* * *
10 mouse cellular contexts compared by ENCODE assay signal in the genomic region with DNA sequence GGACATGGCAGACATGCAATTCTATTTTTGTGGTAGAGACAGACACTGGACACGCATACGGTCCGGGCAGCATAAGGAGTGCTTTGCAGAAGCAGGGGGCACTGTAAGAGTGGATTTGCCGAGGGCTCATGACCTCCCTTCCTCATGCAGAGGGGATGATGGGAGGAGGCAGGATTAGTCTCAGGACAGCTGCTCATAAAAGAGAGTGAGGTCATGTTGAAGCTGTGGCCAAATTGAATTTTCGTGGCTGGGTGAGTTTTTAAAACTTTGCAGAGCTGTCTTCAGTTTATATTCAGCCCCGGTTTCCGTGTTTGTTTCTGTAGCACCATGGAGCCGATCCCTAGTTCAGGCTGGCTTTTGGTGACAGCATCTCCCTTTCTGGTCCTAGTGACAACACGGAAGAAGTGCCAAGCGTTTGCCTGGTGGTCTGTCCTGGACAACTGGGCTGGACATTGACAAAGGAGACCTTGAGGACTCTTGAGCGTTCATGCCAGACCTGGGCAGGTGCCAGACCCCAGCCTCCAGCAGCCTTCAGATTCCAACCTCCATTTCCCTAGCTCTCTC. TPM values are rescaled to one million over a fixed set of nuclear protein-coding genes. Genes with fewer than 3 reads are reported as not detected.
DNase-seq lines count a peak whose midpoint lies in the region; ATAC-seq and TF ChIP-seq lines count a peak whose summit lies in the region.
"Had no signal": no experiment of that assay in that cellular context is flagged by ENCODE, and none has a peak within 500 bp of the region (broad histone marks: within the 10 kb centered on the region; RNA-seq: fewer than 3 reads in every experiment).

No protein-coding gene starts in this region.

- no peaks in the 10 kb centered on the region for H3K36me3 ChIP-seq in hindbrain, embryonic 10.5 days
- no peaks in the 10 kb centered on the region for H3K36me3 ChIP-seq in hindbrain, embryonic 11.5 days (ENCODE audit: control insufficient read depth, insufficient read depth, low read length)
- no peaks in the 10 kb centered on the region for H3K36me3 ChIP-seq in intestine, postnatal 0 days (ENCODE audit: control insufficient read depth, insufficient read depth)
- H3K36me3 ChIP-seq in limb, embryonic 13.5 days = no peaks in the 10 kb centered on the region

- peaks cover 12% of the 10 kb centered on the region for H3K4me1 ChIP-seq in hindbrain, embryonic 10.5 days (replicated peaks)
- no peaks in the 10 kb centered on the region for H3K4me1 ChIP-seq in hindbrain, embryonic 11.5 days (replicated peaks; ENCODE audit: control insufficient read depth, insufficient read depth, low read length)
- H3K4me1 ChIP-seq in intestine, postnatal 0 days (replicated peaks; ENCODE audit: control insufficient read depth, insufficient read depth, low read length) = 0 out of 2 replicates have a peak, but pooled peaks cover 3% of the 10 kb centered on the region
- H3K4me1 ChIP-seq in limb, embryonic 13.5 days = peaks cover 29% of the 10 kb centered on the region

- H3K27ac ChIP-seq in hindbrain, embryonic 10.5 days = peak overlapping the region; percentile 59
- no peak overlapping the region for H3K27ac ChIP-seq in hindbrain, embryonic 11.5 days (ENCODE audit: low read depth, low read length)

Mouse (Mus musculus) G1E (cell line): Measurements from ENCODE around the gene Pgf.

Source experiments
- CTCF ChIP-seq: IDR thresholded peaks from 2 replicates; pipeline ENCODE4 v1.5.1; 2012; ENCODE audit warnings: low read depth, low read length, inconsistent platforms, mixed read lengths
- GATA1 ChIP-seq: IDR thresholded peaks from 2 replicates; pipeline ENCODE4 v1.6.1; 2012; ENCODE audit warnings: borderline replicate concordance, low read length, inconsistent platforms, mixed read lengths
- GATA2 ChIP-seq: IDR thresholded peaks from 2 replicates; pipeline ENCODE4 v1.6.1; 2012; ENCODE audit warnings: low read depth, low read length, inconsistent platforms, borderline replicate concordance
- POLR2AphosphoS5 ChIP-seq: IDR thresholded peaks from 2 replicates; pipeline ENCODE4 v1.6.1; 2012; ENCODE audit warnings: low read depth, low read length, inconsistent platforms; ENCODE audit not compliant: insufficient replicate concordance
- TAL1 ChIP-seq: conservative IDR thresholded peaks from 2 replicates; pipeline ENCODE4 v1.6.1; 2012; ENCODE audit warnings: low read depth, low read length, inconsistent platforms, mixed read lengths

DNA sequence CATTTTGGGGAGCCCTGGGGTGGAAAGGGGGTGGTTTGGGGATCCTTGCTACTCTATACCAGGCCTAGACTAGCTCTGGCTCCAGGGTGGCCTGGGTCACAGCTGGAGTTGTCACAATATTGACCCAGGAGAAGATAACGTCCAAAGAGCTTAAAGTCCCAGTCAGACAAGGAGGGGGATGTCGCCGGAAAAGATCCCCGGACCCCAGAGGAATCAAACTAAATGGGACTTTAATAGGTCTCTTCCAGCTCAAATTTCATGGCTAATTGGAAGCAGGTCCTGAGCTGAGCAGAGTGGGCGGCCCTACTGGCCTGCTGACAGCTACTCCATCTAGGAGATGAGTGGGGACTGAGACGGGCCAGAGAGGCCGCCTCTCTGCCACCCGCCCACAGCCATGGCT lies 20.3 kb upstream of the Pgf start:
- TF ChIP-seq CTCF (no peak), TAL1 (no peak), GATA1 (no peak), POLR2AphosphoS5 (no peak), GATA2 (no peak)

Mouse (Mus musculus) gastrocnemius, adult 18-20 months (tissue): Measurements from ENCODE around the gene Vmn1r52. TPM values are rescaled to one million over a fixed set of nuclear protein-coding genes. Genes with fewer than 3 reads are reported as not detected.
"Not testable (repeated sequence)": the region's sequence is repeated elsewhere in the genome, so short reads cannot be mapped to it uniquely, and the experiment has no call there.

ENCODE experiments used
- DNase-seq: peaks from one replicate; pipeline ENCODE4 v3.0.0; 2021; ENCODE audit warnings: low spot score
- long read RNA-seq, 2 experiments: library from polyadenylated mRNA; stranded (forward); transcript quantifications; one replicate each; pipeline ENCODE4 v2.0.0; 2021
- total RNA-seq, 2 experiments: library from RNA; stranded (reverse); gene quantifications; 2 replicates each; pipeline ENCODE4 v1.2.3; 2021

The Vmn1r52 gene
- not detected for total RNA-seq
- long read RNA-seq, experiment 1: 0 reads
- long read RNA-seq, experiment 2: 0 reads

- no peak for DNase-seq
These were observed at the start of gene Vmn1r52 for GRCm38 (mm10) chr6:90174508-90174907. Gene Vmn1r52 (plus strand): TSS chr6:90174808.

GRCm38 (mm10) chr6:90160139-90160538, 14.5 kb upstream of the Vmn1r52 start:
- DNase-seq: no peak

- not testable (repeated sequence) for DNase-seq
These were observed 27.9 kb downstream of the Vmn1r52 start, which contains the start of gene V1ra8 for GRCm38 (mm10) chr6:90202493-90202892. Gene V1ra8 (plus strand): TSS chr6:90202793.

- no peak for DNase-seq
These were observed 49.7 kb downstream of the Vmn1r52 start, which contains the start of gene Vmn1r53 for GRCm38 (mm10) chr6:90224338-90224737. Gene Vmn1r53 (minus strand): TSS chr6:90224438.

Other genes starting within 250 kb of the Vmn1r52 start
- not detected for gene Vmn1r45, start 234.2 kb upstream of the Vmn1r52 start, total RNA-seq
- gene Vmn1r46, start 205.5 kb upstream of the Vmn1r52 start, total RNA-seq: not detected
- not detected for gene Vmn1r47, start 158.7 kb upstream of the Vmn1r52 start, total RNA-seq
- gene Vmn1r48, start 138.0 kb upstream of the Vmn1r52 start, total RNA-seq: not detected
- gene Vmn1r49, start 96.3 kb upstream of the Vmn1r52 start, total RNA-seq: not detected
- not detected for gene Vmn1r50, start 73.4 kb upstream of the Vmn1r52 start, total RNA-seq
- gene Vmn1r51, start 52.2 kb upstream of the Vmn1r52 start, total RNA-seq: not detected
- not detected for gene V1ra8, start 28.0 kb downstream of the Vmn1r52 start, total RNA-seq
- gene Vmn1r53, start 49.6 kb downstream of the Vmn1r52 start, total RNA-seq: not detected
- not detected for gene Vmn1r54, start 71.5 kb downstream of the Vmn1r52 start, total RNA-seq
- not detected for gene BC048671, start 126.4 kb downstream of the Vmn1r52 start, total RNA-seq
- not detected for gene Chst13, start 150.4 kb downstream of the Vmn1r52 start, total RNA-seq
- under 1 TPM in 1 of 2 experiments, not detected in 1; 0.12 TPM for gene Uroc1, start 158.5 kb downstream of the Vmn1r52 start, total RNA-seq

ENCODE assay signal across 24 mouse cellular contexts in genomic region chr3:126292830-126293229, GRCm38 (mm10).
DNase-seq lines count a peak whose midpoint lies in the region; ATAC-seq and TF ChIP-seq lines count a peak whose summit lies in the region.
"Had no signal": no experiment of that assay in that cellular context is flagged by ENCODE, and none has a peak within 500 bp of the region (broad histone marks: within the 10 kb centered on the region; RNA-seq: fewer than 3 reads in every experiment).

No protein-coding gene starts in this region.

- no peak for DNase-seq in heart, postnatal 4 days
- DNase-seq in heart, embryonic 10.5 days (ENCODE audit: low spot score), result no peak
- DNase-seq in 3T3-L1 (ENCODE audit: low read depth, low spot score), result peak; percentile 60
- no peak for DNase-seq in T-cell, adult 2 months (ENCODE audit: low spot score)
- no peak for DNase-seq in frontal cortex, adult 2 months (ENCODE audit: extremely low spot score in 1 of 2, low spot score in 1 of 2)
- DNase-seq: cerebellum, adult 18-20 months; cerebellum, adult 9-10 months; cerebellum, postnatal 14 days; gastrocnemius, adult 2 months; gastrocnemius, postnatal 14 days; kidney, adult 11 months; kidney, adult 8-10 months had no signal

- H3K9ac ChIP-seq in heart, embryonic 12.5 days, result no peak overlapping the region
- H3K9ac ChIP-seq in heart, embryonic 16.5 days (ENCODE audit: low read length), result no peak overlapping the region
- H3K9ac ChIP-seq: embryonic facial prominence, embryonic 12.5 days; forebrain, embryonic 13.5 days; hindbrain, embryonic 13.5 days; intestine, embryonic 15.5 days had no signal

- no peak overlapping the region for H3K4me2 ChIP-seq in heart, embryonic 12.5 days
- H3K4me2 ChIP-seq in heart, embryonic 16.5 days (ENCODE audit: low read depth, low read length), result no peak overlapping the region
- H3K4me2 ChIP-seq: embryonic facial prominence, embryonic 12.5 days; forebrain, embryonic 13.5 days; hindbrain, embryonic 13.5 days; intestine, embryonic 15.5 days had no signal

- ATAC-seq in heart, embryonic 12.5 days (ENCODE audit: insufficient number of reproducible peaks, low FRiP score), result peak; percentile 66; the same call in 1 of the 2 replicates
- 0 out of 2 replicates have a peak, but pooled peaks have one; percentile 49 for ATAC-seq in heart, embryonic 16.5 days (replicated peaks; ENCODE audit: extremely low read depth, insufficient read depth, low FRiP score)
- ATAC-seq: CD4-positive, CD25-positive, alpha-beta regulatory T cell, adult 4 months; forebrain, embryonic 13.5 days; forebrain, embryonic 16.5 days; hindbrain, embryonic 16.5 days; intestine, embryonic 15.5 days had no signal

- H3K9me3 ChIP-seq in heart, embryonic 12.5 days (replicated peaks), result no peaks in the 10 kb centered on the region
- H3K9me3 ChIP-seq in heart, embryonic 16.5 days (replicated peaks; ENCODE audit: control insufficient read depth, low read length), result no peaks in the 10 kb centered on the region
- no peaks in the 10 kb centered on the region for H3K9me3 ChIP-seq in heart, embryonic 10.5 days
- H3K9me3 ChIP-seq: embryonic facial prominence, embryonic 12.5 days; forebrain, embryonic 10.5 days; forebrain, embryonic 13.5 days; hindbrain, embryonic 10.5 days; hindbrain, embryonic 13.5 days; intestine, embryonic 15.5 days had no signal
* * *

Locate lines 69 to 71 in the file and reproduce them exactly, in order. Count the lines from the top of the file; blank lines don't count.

- no peak overlapping the region for H3K4me2 ChIP-seq in heart, embryonic 12.5 days
- H3K4me2 ChIP-seq in heart, embryonic 16.5 days (ENCODE audit: low read depth, low read length), result no peak overlapping the region
- H3K4me2 ChIP-seq: embryonic facial prominence, embryonic 12.5 days; forebrain, embryonic 13.5 days; hindbrain, embryonic 13.5 days; intestine, embryonic 15.5 days had no signal